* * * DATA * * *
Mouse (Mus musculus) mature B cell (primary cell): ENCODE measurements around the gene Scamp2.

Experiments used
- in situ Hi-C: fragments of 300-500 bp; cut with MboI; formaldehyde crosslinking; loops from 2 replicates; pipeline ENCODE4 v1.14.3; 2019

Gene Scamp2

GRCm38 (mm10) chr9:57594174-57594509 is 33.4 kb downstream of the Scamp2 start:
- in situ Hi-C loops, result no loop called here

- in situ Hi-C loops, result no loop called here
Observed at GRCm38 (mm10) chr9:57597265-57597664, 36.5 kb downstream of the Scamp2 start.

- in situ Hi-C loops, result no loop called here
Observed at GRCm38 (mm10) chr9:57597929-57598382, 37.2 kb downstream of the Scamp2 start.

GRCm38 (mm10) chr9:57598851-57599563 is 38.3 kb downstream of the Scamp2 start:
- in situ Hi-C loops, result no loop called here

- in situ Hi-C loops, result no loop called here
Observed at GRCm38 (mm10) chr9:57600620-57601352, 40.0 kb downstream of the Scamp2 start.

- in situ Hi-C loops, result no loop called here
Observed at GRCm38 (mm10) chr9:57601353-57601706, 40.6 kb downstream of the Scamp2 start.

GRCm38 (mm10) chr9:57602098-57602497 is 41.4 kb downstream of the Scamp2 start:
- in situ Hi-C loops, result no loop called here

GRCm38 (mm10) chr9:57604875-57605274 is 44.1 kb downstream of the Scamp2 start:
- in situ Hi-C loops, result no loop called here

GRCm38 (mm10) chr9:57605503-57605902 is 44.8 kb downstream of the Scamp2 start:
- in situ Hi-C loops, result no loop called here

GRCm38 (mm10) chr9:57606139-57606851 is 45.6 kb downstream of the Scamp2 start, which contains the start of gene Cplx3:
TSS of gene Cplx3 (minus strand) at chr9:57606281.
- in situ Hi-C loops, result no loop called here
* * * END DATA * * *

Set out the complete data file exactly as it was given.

Mouse (Mus musculus) mature B cell (primary cell): ENCODE measurements around the gene Scamp2.

Experiments used
- in situ Hi-C: fragments of 300-500 bp; cut with MboI; formaldehyde crosslinking; loops from 2 replicates; pipeline ENCODE4 v1.14.3; 2019

Gene Scamp2

GRCm38 (mm10) chr9:57594174-57594509 is 33.4 kb downstream of the Scamp2 start:
- in situ Hi-C loops, result no loop called here

- in situ Hi-C loops, result no loop called here
Observed at GRCm38 (mm10) chr9:57597265-57597664, 36.5 kb downstream of the Scamp2 start.

- in situ Hi-C loops, result no loop called here
Observed at GRCm38 (mm10) chr9:57597929-57598382, 37.2 kb downstream of the Scamp2 start.

GRCm38 (mm10) chr9:57598851-57599563 is 38.3 kb downstream of the Scamp2 start:
- in situ Hi-C loops, result no loop called here

- in situ Hi-C loops, result no loop called here
Observed at GRCm38 (mm10) chr9:57600620-57601352, 40.0 kb downstream of the Scamp2 start.

- in situ Hi-C loops, result no loop called here
Observed at GRCm38 (mm10) chr9:57601353-57601706, 40.6 kb downstream of the Scamp2 start.

GRCm38 (mm10) chr9:57602098-57602497 is 41.4 kb downstream of the Scamp2 start:
- in situ Hi-C loops, result no loop called here

GRCm38 (mm10) chr9:57604875-57605274 is 44.1 kb downstream of the Scamp2 start:
- in situ Hi-C loops, result no loop called here

GRCm38 (mm10) chr9:57605503-57605902 is 44.8 kb downstream of the Scamp2 start:
- in situ Hi-C loops, result no loop called here

GRCm38 (mm10) chr9:57606139-57606851 is 45.6 kb downstream of the Scamp2 start, which contains the start of gene Cplx3:
TSS of gene Cplx3 (minus strand) at chr9:57606281.
- in situ Hi-C loops, result no loop called here